Interview: Mark Nicholls, Shop Manager Of Twinings On The Strand

By Londonist Last edited 100 months ago
Interview: Mark Nicholls, Shop Manager Of Twinings On The Strand
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The Twinings tea shop and museum is a tiny gem, often overlooked and overshadowed by its neighbours on the Strand. Inside, however, this narrow outlet tells a different story. At the front, people stock up with tea that will easily last them years, but towards the back - the best bit - it gets calmer and you can try any one of the hundreds of teas on display at no cost.

We shared a cup of Assam with Mark Nicholls, the manager, and found out more about the company and tea in general, including why one customer kissed the shop floor as he entered.

Could you give us a tea-potted history of Twinings?

After the Great Fire of London, a lot of businesses and a lot of prestigious people were moving outside the city, and a lot of people ended-up here on the Strand. This became the new boundary of London and Thomas Twining bought himself a coffee shop here in about 1696. This was called the Golden Lion and is all still represented on our doorway today (see pic).

This would have been known as a coffee house at that time. It was where gentlemen of the town would drink coffee and cocoa in the morning and maybe towards the afternoon they would get on to the rum or brandy. There might also have been a lot of business taking place and card games happening as well.

Thomas then made a very brave move and through his connections and experience at the East India Company introduced tea here around about 1706.

Which types of tea were introduced first?

Tea that we were getting from China at that period was mainly green tea and black tea. People had never seen this before. Culturally, the shock waves it sent through the beverage culture of the country were phenomenal. People were drinking beer which was low in alcohol, as the badness was taken out by the fermentation process, so people were not dying of dysentery as they were when they were drinking water from the Thames. So, coincidently, when tea turned up they were being told to boil their water - obviously people were not dying and people thought ‘great, if I drink tea, I’m not going to die’. So it gained popularity from day one.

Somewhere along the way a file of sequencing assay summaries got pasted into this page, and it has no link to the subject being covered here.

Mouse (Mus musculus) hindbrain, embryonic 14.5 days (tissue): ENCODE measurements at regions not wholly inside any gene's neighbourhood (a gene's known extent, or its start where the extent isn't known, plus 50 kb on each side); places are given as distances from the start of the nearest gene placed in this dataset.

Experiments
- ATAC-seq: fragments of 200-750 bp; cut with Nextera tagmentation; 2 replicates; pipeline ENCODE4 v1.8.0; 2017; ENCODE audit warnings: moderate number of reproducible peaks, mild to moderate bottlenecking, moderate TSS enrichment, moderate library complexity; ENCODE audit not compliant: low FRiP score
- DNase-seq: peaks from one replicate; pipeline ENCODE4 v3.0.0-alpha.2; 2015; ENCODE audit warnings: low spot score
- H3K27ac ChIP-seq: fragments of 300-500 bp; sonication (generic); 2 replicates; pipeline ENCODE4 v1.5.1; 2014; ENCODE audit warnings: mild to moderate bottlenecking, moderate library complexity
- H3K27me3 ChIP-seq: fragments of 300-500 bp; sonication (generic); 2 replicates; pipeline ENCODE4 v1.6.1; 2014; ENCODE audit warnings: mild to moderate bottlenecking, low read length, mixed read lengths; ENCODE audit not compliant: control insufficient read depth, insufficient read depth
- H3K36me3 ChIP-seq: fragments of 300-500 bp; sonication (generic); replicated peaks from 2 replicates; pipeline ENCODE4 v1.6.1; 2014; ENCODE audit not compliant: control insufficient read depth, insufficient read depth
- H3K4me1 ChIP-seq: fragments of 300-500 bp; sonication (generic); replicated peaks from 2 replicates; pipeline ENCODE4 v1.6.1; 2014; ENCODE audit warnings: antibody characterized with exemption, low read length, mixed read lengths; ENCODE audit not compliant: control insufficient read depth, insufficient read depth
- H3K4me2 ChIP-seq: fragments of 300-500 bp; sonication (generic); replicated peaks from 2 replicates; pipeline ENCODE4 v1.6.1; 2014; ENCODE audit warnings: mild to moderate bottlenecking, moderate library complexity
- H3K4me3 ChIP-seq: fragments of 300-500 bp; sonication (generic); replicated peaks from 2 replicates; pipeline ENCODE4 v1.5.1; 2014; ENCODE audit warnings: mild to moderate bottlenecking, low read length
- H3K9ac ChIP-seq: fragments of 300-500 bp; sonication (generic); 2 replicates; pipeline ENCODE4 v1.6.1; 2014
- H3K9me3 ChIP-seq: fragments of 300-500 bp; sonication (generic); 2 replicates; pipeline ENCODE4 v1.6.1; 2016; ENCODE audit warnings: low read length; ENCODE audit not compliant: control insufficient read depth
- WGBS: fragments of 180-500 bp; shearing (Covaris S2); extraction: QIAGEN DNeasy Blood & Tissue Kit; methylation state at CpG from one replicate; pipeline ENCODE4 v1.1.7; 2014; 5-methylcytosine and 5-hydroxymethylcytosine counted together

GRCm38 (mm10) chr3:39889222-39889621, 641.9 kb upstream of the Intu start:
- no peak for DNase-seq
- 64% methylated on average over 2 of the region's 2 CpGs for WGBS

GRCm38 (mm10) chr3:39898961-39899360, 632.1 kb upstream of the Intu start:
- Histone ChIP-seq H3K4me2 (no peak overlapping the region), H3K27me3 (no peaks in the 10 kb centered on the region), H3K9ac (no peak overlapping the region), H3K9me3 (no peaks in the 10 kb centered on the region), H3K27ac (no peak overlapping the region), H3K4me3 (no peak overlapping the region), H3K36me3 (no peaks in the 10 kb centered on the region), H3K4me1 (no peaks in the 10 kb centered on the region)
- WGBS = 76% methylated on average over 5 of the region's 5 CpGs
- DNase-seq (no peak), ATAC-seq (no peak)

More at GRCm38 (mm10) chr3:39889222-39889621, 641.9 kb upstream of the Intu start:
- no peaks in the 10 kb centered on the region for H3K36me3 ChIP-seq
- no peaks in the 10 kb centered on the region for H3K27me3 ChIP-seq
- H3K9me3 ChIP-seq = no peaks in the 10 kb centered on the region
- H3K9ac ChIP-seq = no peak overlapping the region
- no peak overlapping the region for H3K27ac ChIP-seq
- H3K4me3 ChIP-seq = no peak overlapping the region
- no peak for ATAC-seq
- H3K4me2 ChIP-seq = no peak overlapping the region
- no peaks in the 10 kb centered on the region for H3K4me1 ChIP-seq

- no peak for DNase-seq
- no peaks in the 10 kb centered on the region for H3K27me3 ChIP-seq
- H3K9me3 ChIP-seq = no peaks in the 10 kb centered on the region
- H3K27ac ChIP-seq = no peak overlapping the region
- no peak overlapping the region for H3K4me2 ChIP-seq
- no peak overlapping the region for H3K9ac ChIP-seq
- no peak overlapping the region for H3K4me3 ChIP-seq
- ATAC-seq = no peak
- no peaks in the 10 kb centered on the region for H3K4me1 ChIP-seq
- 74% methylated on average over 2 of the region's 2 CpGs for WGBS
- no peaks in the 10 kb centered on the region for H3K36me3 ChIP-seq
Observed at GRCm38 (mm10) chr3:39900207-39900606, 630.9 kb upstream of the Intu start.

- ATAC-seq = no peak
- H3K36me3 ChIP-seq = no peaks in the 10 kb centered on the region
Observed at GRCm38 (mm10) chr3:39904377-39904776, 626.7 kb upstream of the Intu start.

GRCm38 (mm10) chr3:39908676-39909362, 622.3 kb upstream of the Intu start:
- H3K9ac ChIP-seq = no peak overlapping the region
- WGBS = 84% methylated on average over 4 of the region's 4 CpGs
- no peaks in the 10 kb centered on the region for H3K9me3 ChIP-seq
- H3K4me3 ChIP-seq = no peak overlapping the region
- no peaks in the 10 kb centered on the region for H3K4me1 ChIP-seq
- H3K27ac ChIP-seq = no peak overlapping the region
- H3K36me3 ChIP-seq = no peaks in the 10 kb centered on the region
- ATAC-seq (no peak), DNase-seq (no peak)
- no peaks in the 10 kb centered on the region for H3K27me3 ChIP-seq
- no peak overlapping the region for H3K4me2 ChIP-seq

Did people drink tea without milk and sugar?

Milk and sugar came in a little bit later for two reasons. In the later half of the seventeenth century both the crockery and the tea were very delicate. So, because you were tipping the boiling water onto this it was all smashing and breaking. Some clever dick said ‘lets put a spot of milk in first’ and of course that was cooling it. That is why we have always been told to put our milk in first.

Tell us more about the tea museum

It is a time capsule - a collection of tea memorabilia that has been used over the generations, from tea caddies, tea cups, and books from the period, to older packaging from the turn of the century. We also have bits and pieces about the family - who they were, what they did, and the contribution they made, not only to the company but to society as a whole. For example, Louisa and Elizabeth Twining made massive contributions to the good of society and actually won the Nobel prizes.

Who visits?

People are very passionate about tea. You get all sorts. For some people it is almost a pilgrimage. They obviously love the tea and the shop has been here since the company started. One gentleman went to the floor and kissed it when he came in. I was absolutely stunned. Twinings obviously meant something special to him, which, of course, we were delighted to see.

Is everyday tea one of your most popular?

We like to appeal to every palette. We try to make a tea to suit everyone. There is a massive selection for everyone to have a look at. But our everyday tea is probably quite new on the scene compared to some of the other teas.

Is there a difference in quality between tea bags and loose tea?

I guess loose tea, historically, has always produced a good strength and has been a lot more pleasant to drink. Tea bags have been around since the 50s and are used to generate or make a cup of tea quicker, faster, or slightly more efficiently than using a teapot. People say that teabags don't taste as good as loose tea, but some that are coming out now are as good as loose tea. Our tasters in Andover identify good teas early on and are able to source them more efficiently and quickly and get them here and put them straight into a bag.

How much tea do people in the UK drink?

I think at the last count I heard 1.3 million cups a day. I know that we have about less than one percent of the world's population, yet we are consuming two percent of the world's tea output, so we are considerable tea drinkers and in the mid 60s we peaked our consumption at 5 kilos of tea, per person, per year, which is a phenomenal amount of tea.

Do you think Twinings will ever open tea houses?

I would be delighted if they ever did. I guess it is something very different for Twinings, as we have been tea and coffee merchants, so I guess cafes would be very different to what we have done.

Twinings can be found at 216 Strand.

By Helen Soteriou. Images (c) Helen Soteriou.

Last Updated 14 June 2010